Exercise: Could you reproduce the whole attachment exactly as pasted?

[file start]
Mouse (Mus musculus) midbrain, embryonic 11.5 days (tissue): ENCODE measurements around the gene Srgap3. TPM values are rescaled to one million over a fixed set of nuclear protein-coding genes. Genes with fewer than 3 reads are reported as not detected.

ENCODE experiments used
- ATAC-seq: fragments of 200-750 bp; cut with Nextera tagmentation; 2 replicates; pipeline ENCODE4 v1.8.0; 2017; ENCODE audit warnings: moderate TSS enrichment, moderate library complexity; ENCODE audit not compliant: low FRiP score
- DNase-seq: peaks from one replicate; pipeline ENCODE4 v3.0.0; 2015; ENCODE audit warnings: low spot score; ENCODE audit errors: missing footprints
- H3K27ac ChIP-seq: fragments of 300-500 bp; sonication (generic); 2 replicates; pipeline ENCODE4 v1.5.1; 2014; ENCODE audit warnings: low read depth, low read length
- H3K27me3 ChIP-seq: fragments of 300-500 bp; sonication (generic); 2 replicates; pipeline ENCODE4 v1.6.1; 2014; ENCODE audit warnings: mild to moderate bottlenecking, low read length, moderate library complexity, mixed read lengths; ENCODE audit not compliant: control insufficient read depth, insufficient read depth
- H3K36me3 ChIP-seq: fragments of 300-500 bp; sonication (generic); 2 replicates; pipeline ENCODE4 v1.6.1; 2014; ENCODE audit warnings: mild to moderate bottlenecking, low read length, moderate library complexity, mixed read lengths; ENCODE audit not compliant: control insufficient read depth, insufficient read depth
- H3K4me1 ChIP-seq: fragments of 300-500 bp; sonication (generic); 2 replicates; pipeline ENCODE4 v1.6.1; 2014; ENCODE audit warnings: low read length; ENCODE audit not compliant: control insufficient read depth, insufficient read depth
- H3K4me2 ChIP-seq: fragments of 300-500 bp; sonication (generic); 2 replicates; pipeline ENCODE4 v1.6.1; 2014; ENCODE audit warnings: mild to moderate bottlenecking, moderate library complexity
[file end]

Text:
Mouse (Mus musculus) midbrain, embryonic 11.5 days (tissue): ENCODE measurements around the gene Srgap3. TPM values are rescaled to one million over a fixed set of nuclear protein-coding genes. Genes with fewer than 3 reads are reported as not detected.

ENCODE experiments used
- ATAC-seq: fragments of 200-750 bp; cut with Nextera tagmentation; 2 replicates; pipeline ENCODE4 v1.8.0; 2017; ENCODE audit warnings: moderate TSS enrichment, moderate library complexity; ENCODE audit not compliant: low FRiP score
- DNase-seq: peaks from one replicate; pipeline ENCODE4 v3.0.0; 2015; ENCODE audit warnings: low spot score; ENCODE audit errors: missing footprints
- H3K27ac ChIP-seq: fragments of 300-500 bp; sonication (generic); 2 replicates; pipeline ENCODE4 v1.5.1; 2014; ENCODE audit warnings: low read depth, low read length
- H3K27me3 ChIP-seq: fragments of 300-500 bp; sonication (generic); 2 replicates; pipeline ENCODE4 v1.6.1; 2014; ENCODE audit warnings: mild to moderate bottlenecking, low read length, moderate library complexity, mixed read lengths; ENCODE audit not compliant: control insufficient read depth, insufficient read depth
- H3K36me3 ChIP-seq: fragments of 300-500 bp; sonication (generic); 2 replicates; pipeline ENCODE4 v1.6.1; 2014; ENCODE audit warnings: mild to moderate bottlenecking, low read length, moderate library complexity, mixed read lengths; ENCODE audit not compliant: control insufficient read depth, insufficient read depth
- H3K4me1 ChIP-seq: fragments of 300-500 bp; sonication (generic); 2 replicates; pipeline ENCODE4 v1.6.1; 2014; ENCODE audit warnings: low read length; ENCODE audit not compliant: control insufficient read depth, insufficient read depth
- H3K4me2 ChIP-seq: fragments of 300-500 bp; sonication (generic); 2 replicates; pipeline ENCODE4 v1.6.1; 2014; ENCODE audit warnings: mild to moderate bottlenecking, moderate library complexity